Wednesday, July 25, 2012

Italy Day 5 Florence: Piazzale Michelangelo, Great Synagogue of Florence, Accademia (The Statue of David), Chabad of Florence

The second day in a row of waking up early to take a train found my sister Ilana and I in a grumpy mood.
OK it wasn't so bad.
OK we were excited to go to Florence!
The first thing we did out of the train station in Florence was duck into the tourist information place to purchase our Florence Cards. The Florence Card is a 72 hour pass to all public transportation and most museums throughout the city. They're €50 each, so we wanted to make sure we got our money's worth. The great thing about the cards is that they let you skip the lines at any of the museums that accept them - so there's no need to worry about scheduling a specific entry times. 
From the tourist stand, we went to our hotel. This hotel was a disappointment compared to the rest. The Hotel Palazzuolo on Via Palazzuolo is a block South of the train station. The people at the desk rarely spoke English, and our room felt inexplicably damp the entire time. 
The view down Via Palazzuolo from the hotel entrance. Also Ilana!
Nothing could be done about it so there was no use complaining. We dropped off all our stuff and took the bus (using our Florence Cards) from the train station to the Piazzale Michelangelo.
The Piazzale Michelangelo is an elevated look out point on the Southern bank of the Arno River. In the center is a bronze copy of Michelangelo's statue of David.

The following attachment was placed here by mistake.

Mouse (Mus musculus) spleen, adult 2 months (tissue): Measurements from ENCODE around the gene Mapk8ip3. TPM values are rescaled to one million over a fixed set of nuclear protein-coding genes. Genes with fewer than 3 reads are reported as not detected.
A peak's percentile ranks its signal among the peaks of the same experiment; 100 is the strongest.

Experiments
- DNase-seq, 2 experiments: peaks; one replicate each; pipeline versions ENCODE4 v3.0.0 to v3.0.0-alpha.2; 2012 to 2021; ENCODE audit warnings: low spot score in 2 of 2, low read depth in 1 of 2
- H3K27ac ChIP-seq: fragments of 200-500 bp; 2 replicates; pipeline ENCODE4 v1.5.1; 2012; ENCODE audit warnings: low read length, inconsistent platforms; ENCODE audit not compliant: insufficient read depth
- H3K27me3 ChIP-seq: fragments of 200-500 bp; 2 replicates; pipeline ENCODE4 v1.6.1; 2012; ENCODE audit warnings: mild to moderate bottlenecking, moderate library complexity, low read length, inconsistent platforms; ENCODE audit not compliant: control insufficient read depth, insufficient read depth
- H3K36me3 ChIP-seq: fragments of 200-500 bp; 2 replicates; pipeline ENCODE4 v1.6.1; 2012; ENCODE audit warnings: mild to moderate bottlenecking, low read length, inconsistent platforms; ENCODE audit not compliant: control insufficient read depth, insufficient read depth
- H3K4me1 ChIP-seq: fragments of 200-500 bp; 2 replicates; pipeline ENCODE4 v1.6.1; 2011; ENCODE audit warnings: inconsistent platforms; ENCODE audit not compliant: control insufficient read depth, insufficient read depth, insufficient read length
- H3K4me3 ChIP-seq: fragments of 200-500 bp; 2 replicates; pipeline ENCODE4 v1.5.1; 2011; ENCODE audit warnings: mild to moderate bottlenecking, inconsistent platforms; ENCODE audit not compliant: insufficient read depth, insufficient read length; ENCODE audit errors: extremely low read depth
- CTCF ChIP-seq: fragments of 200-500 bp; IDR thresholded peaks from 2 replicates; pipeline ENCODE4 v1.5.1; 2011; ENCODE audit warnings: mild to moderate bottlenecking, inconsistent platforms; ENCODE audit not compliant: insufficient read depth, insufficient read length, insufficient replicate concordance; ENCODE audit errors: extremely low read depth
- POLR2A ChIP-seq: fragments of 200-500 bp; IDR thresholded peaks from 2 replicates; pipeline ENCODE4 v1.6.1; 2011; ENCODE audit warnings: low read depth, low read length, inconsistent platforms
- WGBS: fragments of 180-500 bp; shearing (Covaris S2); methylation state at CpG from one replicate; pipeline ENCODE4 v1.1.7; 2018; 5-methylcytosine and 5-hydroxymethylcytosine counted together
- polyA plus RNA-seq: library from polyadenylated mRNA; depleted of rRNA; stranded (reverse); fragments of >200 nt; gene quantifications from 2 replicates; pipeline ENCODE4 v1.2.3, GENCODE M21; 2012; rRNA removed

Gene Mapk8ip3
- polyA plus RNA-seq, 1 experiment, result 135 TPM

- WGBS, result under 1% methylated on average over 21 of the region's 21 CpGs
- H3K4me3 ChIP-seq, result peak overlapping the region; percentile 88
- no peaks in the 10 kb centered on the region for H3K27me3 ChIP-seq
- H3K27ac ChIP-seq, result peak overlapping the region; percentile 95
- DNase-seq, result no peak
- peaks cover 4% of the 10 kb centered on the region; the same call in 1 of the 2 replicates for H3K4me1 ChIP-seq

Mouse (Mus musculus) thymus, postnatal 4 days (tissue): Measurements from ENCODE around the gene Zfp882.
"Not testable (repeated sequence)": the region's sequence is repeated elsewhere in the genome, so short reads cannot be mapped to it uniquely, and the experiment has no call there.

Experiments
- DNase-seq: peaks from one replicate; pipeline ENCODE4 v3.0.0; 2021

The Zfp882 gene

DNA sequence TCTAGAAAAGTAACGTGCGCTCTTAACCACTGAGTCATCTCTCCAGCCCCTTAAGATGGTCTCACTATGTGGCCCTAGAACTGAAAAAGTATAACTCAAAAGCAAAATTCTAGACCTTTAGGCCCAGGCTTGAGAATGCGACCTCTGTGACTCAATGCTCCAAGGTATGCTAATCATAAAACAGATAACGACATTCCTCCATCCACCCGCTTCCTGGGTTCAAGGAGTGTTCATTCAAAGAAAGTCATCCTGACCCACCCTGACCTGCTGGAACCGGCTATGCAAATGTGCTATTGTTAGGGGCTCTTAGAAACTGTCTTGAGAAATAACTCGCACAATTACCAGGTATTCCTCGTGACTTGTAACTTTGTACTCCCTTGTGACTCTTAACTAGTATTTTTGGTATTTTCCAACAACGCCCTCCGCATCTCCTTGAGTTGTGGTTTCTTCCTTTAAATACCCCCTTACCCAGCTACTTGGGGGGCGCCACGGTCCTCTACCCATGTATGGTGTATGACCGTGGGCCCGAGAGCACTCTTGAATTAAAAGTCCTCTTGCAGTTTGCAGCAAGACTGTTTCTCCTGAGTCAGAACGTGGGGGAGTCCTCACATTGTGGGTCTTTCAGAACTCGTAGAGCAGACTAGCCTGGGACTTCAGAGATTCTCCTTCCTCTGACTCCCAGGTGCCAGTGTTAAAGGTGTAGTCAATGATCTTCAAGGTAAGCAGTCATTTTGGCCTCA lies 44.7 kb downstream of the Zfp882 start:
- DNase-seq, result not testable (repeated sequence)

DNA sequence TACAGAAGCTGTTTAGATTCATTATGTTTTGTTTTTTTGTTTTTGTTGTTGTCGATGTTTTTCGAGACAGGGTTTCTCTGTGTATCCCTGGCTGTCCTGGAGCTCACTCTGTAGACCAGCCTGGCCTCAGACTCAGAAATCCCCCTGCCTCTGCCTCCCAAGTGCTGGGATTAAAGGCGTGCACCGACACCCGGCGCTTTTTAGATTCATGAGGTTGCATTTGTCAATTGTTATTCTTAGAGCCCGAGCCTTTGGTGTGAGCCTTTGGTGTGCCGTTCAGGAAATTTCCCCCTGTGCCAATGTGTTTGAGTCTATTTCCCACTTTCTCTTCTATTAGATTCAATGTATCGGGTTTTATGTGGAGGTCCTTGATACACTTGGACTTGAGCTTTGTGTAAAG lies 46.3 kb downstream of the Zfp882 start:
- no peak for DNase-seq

Que heavenly music.
More important than the copy of David, is the view from the Piazzale. Throngs of tourists are constantly snapping pictures from this vantage. We joined the throng for about a half an hour.
Florence.
Also Flornce - you know what? I'm going to save a lot of time and just say this is all going to be Florence.
We are photogenic.
A little bit afraid of heights here...
Down the Arno River.
So now we're across the river from central Florence, and are not sure exactly what to do next.
Hmmmmmm...
We went for our default - the Jewish attractions. We did get a little lost wandering around trying to find the Synagogue area, but we got to see some parts of Florence we probably otherwise wouldn't have:
Florence happens to be a beautiful place.
The Great Synagogue of Florence is on Via Luigi Carlo Farini which is about a quarter mile East of the Duomo. We tried to visit the Synagogue through the museum and sanctuary entrance, but were disappointed to find that they close in the early afternoon on Fridays to prepare for Shabbat. Next door to the Synagogue, there's a milchig kosher restaurant named Ruth's, so we had lunch.
If you ask me, the food was pretty so-so, but it's good to support a small Jewish Community that relies on tourism.
Yay! I'm supportive!
The very helpful waiter, restaurateur, and shamos of the Synagogue, Thomas Jelinkek, knew we wanted to enter the Synagogue and the museum before Shabbat started. He came to our table while we were waiting for our food to let us know that there was a wedding service going on in the Synagogue, and that they needed people to complete a minyan if we still wanted to go inside. Of course! Why not?

There were Italian armed guards at the entrance to the courtyard of the Synagogue. This is yet another sign that vandalism of Jewish holy places is on the rise, but it was nice to see that the Italian government is doing something to prevent these acts. Once again pictures weren't allowed but we sneaked a couple anyway.
From what we could gather, an Italian-Israeli wanted to have their wedding  in the Synagogue of their roots. Pretty cool, huh?
After our mediocre lunch and nice visit to the Synagogue museum, we headed in the direction of the Accademia Gallery (of Florence - there's also one in Venice). The Florence Card got us in front of the line and into the Accademia in about twenty seconds. Go Florence Card!